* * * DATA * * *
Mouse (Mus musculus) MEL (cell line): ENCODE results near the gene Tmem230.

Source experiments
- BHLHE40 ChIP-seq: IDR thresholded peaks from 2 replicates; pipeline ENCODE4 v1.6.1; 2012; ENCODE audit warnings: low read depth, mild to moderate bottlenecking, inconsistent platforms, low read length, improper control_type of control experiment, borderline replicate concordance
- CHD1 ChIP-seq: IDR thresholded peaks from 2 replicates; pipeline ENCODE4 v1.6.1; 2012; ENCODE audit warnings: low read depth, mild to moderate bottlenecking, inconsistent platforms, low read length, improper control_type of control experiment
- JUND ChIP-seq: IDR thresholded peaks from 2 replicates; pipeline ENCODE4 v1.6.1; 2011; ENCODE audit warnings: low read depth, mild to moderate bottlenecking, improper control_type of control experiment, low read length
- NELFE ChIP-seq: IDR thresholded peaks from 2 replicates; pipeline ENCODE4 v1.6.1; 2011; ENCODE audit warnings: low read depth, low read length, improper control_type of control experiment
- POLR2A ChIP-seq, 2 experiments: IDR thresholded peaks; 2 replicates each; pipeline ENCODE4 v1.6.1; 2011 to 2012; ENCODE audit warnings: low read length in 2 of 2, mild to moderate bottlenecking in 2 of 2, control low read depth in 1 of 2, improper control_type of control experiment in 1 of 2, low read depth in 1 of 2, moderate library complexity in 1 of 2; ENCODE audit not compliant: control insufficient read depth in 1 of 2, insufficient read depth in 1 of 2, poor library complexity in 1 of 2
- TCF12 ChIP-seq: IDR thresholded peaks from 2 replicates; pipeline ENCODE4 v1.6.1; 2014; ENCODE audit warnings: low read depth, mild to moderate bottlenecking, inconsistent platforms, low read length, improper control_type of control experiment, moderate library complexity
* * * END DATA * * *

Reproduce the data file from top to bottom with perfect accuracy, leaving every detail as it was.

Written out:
Mouse (Mus musculus) MEL (cell line): ENCODE results near the gene Tmem230.

Source experiments
- BHLHE40 ChIP-seq: IDR thresholded peaks from 2 replicates; pipeline ENCODE4 v1.6.1; 2012; ENCODE audit warnings: low read depth, mild to moderate bottlenecking, inconsistent platforms, low read length, improper control_type of control experiment, borderline replicate concordance
- CHD1 ChIP-seq: IDR thresholded peaks from 2 replicates; pipeline ENCODE4 v1.6.1; 2012; ENCODE audit warnings: low read depth, mild to moderate bottlenecking, inconsistent platforms, low read length, improper control_type of control experiment
- JUND ChIP-seq: IDR thresholded peaks from 2 replicates; pipeline ENCODE4 v1.6.1; 2011; ENCODE audit warnings: low read depth, mild to moderate bottlenecking, improper control_type of control experiment, low read length
- NELFE ChIP-seq: IDR thresholded peaks from 2 replicates; pipeline ENCODE4 v1.6.1; 2011; ENCODE audit warnings: low read depth, low read length, improper control_type of control experiment
- POLR2A ChIP-seq, 2 experiments: IDR thresholded peaks; 2 replicates each; pipeline ENCODE4 v1.6.1; 2011 to 2012; ENCODE audit warnings: low read length in 2 of 2, mild to moderate bottlenecking in 2 of 2, control low read depth in 1 of 2, improper control_type of control experiment in 1 of 2, low read depth in 1 of 2, moderate library complexity in 1 of 2; ENCODE audit not compliant: control insufficient read depth in 1 of 2, insufficient read depth in 1 of 2, poor library complexity in 1 of 2
- TCF12 ChIP-seq: IDR thresholded peaks from 2 replicates; pipeline ENCODE4 v1.6.1; 2014; ENCODE audit warnings: low read depth, mild to moderate bottlenecking, inconsistent platforms, low read length, improper control_type of control experiment, moderate library complexity